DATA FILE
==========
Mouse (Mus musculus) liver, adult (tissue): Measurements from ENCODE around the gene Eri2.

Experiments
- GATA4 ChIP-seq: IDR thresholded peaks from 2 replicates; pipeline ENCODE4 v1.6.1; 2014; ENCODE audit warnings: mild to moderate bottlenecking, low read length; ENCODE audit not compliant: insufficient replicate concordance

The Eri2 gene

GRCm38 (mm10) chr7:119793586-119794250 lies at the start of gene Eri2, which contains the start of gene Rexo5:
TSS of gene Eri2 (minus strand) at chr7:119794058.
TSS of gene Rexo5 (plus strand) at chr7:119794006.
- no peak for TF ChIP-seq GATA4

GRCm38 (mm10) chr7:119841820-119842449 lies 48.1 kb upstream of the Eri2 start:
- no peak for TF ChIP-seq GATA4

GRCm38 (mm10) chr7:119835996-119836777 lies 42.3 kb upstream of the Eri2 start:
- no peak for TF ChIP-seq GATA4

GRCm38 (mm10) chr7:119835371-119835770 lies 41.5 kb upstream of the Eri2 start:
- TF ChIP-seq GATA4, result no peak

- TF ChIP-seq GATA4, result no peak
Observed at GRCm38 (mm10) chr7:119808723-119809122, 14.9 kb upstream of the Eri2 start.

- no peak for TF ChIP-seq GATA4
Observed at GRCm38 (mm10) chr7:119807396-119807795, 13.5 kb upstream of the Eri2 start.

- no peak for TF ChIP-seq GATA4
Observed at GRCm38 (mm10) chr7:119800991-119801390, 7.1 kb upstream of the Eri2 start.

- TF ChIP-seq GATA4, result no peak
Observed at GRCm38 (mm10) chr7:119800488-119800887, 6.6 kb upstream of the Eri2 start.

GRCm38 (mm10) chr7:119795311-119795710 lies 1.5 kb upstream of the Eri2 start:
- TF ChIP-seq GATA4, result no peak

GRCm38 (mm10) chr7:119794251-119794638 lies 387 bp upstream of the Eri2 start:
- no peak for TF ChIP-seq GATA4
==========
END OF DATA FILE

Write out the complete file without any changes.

Mouse (Mus musculus) liver, adult (tissue): Measurements from ENCODE around the gene Eri2.

Experiments
- GATA4 ChIP-seq: IDR thresholded peaks from 2 replicates; pipeline ENCODE4 v1.6.1; 2014; ENCODE audit warnings: mild to moderate bottlenecking, low read length; ENCODE audit not compliant: insufficient replicate concordance

The Eri2 gene

GRCm38 (mm10) chr7:119793586-119794250 lies at the start of gene Eri2, which contains the start of gene Rexo5:
TSS of gene Eri2 (minus strand) at chr7:119794058.
TSS of gene Rexo5 (plus strand) at chr7:119794006.
- no peak for TF ChIP-seq GATA4

GRCm38 (mm10) chr7:119841820-119842449 lies 48.1 kb upstream of the Eri2 start:
- no peak for TF ChIP-seq GATA4

GRCm38 (mm10) chr7:119835996-119836777 lies 42.3 kb upstream of the Eri2 start:
- no peak for TF ChIP-seq GATA4

GRCm38 (mm10) chr7:119835371-119835770 lies 41.5 kb upstream of the Eri2 start:
- TF ChIP-seq GATA4, result no peak

- TF ChIP-seq GATA4, result no peak
Observed at GRCm38 (mm10) chr7:119808723-119809122, 14.9 kb upstream of the Eri2 start.

- no peak for TF ChIP-seq GATA4
Observed at GRCm38 (mm10) chr7:119807396-119807795, 13.5 kb upstream of the Eri2 start.

- no peak for TF ChIP-seq GATA4
Observed at GRCm38 (mm10) chr7:119800991-119801390, 7.1 kb upstream of the Eri2 start.

- TF ChIP-seq GATA4, result no peak
Observed at GRCm38 (mm10) chr7:119800488-119800887, 6.6 kb upstream of the Eri2 start.

GRCm38 (mm10) chr7:119795311-119795710 lies 1.5 kb upstream of the Eri2 start:
- TF ChIP-seq GATA4, result no peak

GRCm38 (mm10) chr7:119794251-119794638 lies 387 bp upstream of the Eri2 start:
- no peak for TF ChIP-seq GATA4